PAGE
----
Ectopic Pregnancy: A 5 Year Review of Cases at Nnamdi Azikiwe University Teaching Hospital (NAUTH) Nnewi
Background: Ruptured ectopic pregnancy continues to be a common life threatening emergency in our environment as well as a public health problem.
Objective: This is to study the incidence, clinical presentation, risk factors and the management of cases that presented in our centre over a five year period.
Methods: This is a retrospective study of cases of ectopic gestations managed in the gynaecological unit of NAUTH Nnewi from January 1st, 2002 to December 31st, 2006. Information was obtained from the case notes, theatre and labour ward registers. Results: During the period, a total of 2,746 deliveries were recorded while 556 gynaecological patients were admitted. Thirty six patients had ectopic gestations accounting for 1.3% of all deliveries and 6.5% of all gynaecological admissions. The peak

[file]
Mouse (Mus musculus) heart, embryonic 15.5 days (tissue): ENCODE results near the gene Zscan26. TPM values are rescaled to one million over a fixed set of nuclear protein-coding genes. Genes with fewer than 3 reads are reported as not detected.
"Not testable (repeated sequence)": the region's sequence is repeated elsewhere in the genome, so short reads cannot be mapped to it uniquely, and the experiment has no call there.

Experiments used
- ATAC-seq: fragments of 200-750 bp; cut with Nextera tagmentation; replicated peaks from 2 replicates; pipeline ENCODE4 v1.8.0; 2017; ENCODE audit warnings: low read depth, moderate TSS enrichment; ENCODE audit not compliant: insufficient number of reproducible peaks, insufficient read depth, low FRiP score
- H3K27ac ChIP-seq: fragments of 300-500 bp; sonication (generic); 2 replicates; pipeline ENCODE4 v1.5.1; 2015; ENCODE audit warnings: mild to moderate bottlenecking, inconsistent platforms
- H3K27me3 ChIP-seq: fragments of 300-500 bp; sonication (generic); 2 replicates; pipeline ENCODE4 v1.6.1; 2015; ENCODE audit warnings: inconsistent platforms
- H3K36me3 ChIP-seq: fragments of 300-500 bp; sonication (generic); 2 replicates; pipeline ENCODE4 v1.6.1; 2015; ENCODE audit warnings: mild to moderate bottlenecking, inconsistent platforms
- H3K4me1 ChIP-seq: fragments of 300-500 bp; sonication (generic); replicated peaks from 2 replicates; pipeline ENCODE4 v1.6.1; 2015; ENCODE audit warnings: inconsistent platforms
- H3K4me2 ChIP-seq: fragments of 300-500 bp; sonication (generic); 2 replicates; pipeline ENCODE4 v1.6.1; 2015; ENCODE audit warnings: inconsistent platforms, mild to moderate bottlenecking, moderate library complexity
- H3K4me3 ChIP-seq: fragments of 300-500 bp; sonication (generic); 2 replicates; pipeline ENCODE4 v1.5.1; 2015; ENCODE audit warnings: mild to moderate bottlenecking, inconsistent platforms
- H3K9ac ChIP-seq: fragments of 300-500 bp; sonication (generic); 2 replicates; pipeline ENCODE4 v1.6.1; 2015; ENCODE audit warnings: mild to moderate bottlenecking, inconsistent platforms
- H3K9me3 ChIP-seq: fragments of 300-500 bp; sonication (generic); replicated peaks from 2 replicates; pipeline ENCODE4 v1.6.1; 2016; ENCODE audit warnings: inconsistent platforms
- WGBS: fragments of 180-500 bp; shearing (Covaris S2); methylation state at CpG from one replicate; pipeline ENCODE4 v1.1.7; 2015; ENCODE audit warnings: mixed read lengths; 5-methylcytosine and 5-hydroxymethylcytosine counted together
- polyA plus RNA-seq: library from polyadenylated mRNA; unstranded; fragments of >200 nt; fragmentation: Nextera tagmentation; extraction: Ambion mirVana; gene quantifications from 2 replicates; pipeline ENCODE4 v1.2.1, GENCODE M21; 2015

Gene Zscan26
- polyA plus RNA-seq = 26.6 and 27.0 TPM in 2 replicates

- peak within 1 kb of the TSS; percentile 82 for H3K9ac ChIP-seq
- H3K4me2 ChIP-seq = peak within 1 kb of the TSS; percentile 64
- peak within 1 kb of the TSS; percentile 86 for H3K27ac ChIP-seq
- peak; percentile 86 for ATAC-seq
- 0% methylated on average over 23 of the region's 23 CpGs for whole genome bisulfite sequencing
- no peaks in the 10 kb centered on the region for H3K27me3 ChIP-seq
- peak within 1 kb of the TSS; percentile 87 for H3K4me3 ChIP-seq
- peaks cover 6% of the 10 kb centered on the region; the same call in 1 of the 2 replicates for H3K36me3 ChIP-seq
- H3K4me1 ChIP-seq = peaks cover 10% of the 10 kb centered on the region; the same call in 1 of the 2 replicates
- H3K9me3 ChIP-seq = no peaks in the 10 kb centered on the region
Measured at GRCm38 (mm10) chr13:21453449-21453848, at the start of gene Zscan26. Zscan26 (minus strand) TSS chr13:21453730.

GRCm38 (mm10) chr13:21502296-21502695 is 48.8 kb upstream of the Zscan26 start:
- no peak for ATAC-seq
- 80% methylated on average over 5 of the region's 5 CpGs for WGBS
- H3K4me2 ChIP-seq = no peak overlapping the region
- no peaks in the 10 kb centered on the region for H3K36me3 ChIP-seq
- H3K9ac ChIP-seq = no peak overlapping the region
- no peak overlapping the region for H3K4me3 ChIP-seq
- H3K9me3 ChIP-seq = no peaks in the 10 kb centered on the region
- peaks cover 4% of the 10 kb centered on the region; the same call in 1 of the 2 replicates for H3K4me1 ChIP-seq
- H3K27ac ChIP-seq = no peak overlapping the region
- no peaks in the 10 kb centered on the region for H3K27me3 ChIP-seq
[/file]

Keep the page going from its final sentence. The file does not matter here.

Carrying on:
age group was 26-30 years (44.4%); 28(77.7%) were married and 20 (55.6%) attained secondary school as their highest level of education. All 36(100%) of the patients were symptomatic at presentation. Abdominal pain, amenorrhoea and syncopal attack were the most common symptoms at presentation. Also, multiple sexual partners 27(75%), previous abortions 25(69.4%) and previous sexually transmitted infections 10(27.8%) were the most common risk factors present in the patients. Abdominal paracentesis 32(88.9%), ultrasound 8(22.2%) and urine
pregnancy tests 7(19.4%) were most commonly utilized for diagnosis. None of the cases was diagnosed before rupture. Open abdominal surgery was the treatment employed in all the patients.
Conclusion: Ectopic pregnancy is still a major challenge in gynaecological practice in our centre. Most cases present late making tubal conservation treatment inapplicable. This has far reaching implications in a society where there is high premium on child bearing.
Niger Med J. Vol. 51, No. 4,Oct. – Dec., 2010: 160 – 163.
Keywords: ectopic pregnancy review